Harsh winter tests U.S. water infrastructure

By Steve Tagert

The winter of 2013 – 2014 was one of the most brutal in recent American history. Many parts of the U.S. endured record amounts of snowfall and months of bitter, sub-freezing temperatures. Even areas of the country that normally experience relatively mild winters were affected by the extreme weather. Atlanta was hit with several debilitating snow and ice storms, and California saw its worst drought in years, followed by torrential rains that caused flooding and mudslides.

For the average American, a harsh winter means snowy and dangerous commutes, high heat bills, and roads pocketed with potholes. But for our country’s water industry the severe winter was a true test of our aging infrastructure, which can be especially vulnerable in extreme temperatures.

Let’s examine why water infrastructure can be susceptible to problems in the winter, and how investing in infrastructure can help curtail costly damage and prolonged service outages.

Understanding Why Water Mains Break

A large part of the U.S. water system dates back to the years shortly after World War II, when water main was predominately made of galvanized or cast iron. And there are a lot that are even older, from the turn of the last century, made of old cast iron or cement. The cast iron is susceptible to even relatively small changes in temperature. A variation of just 10 degrees is enough to cause these pipes to contract and expand. A perfect storm of cold soil, frost, and cold water can combine to add stress to water pipes. This can – and often does – result in breaks, even during relatively moderate winters.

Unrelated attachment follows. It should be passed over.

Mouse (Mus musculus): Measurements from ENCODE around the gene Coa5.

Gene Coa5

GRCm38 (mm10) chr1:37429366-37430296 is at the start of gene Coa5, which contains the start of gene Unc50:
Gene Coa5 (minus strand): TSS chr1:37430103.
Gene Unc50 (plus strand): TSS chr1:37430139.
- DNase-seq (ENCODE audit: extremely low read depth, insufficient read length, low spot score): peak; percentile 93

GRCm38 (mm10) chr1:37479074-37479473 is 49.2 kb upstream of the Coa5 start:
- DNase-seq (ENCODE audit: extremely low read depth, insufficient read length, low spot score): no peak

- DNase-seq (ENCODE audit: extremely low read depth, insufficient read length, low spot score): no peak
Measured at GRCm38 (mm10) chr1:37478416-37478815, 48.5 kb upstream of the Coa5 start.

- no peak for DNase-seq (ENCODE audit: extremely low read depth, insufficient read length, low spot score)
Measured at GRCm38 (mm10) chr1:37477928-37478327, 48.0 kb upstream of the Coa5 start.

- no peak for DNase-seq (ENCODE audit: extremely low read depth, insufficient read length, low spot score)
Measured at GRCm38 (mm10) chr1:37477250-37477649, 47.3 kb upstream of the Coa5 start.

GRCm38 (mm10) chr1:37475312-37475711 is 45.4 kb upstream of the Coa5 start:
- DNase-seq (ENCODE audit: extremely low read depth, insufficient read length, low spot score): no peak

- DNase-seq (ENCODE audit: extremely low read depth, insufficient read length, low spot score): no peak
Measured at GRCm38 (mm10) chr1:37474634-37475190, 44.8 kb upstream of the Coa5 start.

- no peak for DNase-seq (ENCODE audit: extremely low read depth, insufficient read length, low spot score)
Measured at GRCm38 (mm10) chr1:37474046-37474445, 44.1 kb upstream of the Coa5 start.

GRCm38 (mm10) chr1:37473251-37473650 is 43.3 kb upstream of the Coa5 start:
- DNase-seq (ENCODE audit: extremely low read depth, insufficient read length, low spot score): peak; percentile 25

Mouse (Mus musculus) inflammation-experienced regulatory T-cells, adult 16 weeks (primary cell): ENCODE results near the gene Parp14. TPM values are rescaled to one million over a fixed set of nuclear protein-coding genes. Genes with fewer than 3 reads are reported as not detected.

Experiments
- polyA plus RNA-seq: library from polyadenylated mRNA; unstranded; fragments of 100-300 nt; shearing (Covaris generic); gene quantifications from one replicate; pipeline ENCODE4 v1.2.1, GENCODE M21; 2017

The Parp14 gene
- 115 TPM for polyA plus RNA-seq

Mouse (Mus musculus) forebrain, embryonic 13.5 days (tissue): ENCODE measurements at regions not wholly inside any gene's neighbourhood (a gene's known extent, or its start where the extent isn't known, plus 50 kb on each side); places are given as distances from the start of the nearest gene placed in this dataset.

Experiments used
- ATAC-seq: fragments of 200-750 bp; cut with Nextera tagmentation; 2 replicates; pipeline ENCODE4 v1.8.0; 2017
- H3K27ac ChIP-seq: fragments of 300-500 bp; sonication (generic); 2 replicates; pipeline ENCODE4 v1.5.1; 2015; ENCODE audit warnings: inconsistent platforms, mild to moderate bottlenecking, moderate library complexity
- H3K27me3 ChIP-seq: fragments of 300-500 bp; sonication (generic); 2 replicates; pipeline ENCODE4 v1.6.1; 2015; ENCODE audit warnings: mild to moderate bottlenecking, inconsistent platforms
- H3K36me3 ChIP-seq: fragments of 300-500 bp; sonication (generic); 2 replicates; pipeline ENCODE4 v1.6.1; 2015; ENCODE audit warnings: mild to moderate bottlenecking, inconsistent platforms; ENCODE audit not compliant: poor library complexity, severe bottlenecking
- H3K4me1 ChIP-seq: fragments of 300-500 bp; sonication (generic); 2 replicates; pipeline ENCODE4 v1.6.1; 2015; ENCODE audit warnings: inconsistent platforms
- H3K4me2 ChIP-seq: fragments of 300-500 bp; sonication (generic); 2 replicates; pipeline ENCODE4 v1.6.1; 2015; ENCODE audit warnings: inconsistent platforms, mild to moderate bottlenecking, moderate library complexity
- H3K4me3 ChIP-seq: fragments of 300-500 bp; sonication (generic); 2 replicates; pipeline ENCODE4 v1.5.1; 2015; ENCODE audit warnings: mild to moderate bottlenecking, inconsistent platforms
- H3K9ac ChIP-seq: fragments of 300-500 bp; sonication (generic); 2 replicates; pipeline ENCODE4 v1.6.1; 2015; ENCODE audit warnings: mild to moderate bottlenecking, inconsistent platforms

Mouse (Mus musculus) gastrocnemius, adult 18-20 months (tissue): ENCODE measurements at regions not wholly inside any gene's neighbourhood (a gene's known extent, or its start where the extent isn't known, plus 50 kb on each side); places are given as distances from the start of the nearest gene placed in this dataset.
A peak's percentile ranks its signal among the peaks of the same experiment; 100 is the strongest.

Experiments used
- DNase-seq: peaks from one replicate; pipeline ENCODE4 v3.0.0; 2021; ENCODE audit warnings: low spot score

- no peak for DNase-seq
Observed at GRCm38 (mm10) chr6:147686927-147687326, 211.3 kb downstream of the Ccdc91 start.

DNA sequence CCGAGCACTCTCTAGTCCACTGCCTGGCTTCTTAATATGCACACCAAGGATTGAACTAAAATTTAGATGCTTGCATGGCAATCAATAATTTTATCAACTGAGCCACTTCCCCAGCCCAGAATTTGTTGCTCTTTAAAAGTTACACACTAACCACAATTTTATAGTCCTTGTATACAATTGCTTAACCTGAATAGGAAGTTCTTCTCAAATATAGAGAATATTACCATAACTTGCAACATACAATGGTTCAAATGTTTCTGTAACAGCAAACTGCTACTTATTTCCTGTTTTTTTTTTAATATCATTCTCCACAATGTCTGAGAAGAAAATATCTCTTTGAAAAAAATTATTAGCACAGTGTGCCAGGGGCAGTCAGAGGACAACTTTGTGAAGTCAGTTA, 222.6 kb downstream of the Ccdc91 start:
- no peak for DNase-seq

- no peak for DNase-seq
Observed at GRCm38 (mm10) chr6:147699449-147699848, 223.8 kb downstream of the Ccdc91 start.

As temperatures near the freezing point, additional stress inside and outside of the old pipes can occur, increasing their vulnerability to breakage. Water temperature changes more slowly than air temperature, so the impact of cold water on these cast pipes can cause breakages to take place days after air temperatures drop. When water mains break or freeze, residents can be without water service for hours, or even days, as crews work overtime to dig through the frozen ground to repair or thaw pipes.

The American Society of Civil Engineers reports that an average of 240,000 water main breaks occur each year, but with many water systems reporting an increased amount of breaks in January and February of 2014, it can be expected that the total number will be higher than average this year due the extreme weather. Cities including Syracuse, Cleveland, Milwaukee, Green Bay, Iowa City, Cedar Rapids and Baltimore are all reporting a record number of breaks this winter.

Pennsylvania experienced 300 main breaks in the Greater Philadelphia region just two months into 2014, compared to 398 breaks in all of 2013. Despite the higher rate of breaks, there were no major service disruptions to Auqua’s 1.4 million customers in the state.

What Can Be Done: A Lesson in Prevention